@aviars shares his West Virginia e-patient story. My Father's Medical Record Fiasco: http://tinyurl.com/yd2hpxw

  20. I had a less traumatic, but similarly frustrating time with a medical record transfer. I got copies of my medical records, but sending them to a Dr necessitated driving there and personal delivery.
    http://gershater.wordpress.com/2010/01/05/transferring-30-printed-pages-of-medical-records-to-my-doctor/

  21. […] New Years eHealth proposal By Saverio Rinaldi From 1997 to 2001 I experienced first hand the shortcomings of the Canadian healthcare system. Over this period my family saw the death of three close relatives. We experienced the fragmentation of the Ontario health care system. From community hospital to academic health sciences centre, private homecare and nursing care, cancer care centers and palliative care, each doctor and hospital maintained a health record, yet none had access to the information from the previous location. Blood work done one day would be repeated because the lab results were not shared between providers. New specialists would conduct the same interview done the previous day or just the same morning in a different clinic. The only full health record was what we, as a family, maintained. It kept us involved in the care process and we were able to inform new clinical staff with the details from previous visits saving time and money for us and the healthcare system. We were that the first family to experience nor the last, other have expressed similar frustration w… […]

  22. Jonena says:

    Alan,
    Thank you for sharing the truth about medical records being “held hostage”. Since my husband got cancer six years ago and then an unknown virus that caused damage to his heart, brain and stomach as well as other medical conditions, I’ve gone through many similar situations as you, your father and sister.

    We’ve changed tending physicians, hospitals and labs because of either “lost or unavailable” records, x-rays, etc. It’s only because I stood my ground and insisted on getting a copy of all my husband’s records that they miraculously appeared and that he is alive today. On several occasions to hospitals and physician visits, the only records or x-rays available were the ones I carried with me.

    Our medical records are rightfully ours. Keep spreading the word! Jonena

  23. ePatientDave says:

    @judsondunn Have you been following the data access horror stories on @Aviars post? http://is.gd/5VvTt

  24. chloe taylor says:

    If you are taking you hospital ratings from Healthgrades you are being ripped off.Healthgrades is a scam. They are in the business of making money period. they “sell” those high grades to the highet bidder. Just look at their marketing materials aimed ay hospitals and doctors. If you pay, you get a good rating, if not you don’t. They doon’t verify anything. I have found doctors in their database who don’t even practice medicine anymore, the ones they do have, the chances are all of the educational information is wrong. Healthgrades is a RIP OFF!! Steer clear.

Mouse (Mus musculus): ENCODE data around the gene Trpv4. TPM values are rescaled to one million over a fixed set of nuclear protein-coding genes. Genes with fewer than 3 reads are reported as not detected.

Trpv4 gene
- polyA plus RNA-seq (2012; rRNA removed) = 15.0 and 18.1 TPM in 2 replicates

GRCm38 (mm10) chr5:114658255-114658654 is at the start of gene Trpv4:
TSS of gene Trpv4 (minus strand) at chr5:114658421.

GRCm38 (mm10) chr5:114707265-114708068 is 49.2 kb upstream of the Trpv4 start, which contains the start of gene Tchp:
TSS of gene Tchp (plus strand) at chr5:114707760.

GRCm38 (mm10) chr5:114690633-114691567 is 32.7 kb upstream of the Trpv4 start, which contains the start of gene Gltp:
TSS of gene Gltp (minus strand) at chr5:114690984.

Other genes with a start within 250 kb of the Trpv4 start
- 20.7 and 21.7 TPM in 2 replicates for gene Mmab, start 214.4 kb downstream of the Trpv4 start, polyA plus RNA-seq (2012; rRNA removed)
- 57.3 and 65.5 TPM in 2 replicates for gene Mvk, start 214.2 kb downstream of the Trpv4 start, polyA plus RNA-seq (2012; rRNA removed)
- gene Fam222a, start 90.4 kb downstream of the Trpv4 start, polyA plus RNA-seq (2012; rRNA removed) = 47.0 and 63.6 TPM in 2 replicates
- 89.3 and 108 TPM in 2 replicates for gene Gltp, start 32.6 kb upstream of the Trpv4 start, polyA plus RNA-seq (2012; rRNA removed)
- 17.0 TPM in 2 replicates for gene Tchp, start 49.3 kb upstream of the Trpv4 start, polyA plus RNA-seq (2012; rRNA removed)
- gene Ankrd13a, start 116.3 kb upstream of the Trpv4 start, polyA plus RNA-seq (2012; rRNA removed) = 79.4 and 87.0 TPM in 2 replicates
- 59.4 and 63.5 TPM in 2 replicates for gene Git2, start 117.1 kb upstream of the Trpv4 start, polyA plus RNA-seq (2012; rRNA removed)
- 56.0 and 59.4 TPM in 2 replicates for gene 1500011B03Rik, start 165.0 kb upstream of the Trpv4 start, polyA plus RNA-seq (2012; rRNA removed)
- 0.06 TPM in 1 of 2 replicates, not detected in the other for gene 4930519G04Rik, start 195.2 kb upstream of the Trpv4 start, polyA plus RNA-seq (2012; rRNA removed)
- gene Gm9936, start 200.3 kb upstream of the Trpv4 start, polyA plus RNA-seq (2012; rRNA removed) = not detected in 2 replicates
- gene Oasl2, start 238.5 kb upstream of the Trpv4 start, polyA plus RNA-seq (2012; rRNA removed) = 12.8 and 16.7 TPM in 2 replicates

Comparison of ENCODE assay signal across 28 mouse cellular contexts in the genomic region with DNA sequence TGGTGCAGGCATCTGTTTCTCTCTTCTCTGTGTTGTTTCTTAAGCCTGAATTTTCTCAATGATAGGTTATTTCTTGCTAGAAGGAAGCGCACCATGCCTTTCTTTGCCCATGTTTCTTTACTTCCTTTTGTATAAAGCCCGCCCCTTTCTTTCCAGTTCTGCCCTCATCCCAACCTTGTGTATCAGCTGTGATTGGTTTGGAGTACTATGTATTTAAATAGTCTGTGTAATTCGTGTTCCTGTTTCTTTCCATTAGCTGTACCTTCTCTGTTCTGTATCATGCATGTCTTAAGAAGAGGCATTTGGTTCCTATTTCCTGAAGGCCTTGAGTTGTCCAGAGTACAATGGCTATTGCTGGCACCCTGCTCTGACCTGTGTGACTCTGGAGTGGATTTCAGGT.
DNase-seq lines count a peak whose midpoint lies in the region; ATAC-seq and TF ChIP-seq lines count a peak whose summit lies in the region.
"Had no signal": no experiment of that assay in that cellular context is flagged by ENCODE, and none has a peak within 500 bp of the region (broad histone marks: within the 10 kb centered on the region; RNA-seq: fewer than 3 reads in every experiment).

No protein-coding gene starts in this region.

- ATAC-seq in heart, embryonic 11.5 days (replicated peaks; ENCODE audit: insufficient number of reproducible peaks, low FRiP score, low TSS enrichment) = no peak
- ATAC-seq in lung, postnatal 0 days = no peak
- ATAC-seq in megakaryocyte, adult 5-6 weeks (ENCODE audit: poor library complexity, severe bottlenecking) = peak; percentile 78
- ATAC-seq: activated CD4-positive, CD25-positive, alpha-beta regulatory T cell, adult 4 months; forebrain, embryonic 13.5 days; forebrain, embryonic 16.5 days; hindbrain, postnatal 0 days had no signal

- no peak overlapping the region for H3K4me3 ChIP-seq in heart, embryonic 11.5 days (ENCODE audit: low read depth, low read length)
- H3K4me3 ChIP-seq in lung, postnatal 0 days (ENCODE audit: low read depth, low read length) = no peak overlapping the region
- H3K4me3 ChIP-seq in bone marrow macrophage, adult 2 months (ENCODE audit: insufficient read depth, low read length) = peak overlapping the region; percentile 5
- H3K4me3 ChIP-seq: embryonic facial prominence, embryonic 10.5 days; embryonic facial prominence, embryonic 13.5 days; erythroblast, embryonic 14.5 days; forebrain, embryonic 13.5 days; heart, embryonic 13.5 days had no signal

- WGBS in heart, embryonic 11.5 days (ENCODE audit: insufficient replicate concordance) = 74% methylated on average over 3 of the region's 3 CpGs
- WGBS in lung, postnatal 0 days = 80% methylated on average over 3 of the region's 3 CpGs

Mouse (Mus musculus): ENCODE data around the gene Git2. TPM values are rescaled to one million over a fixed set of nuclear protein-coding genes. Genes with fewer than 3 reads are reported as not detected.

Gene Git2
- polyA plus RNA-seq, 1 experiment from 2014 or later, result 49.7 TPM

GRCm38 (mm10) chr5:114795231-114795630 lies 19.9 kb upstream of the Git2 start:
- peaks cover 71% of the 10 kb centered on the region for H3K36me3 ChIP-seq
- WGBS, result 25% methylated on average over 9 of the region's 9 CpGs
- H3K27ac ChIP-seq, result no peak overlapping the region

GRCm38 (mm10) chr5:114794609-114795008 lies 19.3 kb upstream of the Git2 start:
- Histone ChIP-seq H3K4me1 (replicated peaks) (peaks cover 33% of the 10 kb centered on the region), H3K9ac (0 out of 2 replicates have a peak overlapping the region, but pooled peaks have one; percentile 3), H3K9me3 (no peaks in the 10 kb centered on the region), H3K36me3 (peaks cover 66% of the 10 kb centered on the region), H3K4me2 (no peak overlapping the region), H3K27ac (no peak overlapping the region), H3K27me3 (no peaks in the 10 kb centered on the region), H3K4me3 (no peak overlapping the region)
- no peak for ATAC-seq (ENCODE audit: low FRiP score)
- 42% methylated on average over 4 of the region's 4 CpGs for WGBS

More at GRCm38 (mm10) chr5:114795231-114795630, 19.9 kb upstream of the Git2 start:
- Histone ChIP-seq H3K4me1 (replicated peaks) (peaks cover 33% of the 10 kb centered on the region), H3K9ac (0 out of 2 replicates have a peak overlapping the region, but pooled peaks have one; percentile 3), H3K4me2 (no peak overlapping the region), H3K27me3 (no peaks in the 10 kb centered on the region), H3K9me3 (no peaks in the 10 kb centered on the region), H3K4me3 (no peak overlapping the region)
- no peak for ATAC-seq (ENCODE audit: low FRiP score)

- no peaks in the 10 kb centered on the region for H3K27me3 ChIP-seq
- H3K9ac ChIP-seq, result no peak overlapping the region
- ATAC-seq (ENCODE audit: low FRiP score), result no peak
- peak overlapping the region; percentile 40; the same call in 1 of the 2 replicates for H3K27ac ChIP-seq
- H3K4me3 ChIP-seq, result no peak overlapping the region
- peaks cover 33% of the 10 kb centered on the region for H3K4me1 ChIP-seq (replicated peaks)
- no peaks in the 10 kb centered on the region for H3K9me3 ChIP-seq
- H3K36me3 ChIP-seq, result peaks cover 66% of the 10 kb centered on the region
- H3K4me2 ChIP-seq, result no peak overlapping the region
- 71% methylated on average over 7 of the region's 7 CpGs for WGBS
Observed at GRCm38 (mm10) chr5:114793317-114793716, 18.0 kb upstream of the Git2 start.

25. Alan Viars says:

    Thank you all for all the wonderful comments. The fact that this is such a common story is the scariest thing.

    Know your rights and demand your data!

    RE: Chloe Taylor’s comments about healthgrades.com

    1.) I didn’t pay for the reports. I used the free information which included morbidity rates.

    2.) I know very little about how health grades came up with their numbers or rankings. I would be interested in knowing how the information is collected and all the criteria that goes into the scores. As a general principle, I think this sort of information should be very public and transparent.

  26. Chloe, do you have any evidence for your assertions about HealthGrades? I’ve never been persuaded by blanket accusations of “it’s all crooked” based only on suspicion.

    Can you give us the names of the doctors in their database who no longer practice? (And why would those doctors still be making those alleged payments if they’re out of business?)

  27. Dennis says:

    I looked up the Healthgrades reports for Charleston, WV hospitals. Only one does bypass, and it has a better than predicted mortality and performs a large volume of procedures. Chippenham looks like it may be marginally better, but it isn’t a slam dunk.

    On the other hand, you imply that you needed the medical record because your father was in urgent need of bypass surgery. I can’t think of any cardiologist who would condone a 300+ mile transport for someone in urgent need of bypass surgery when the patient is already in a competent center.

    Bottom line, either your father didn’t have an urgent need for the records to go with him to Richmond, or you and your family endangered him by moving him 300 miles with unstable coronary disease.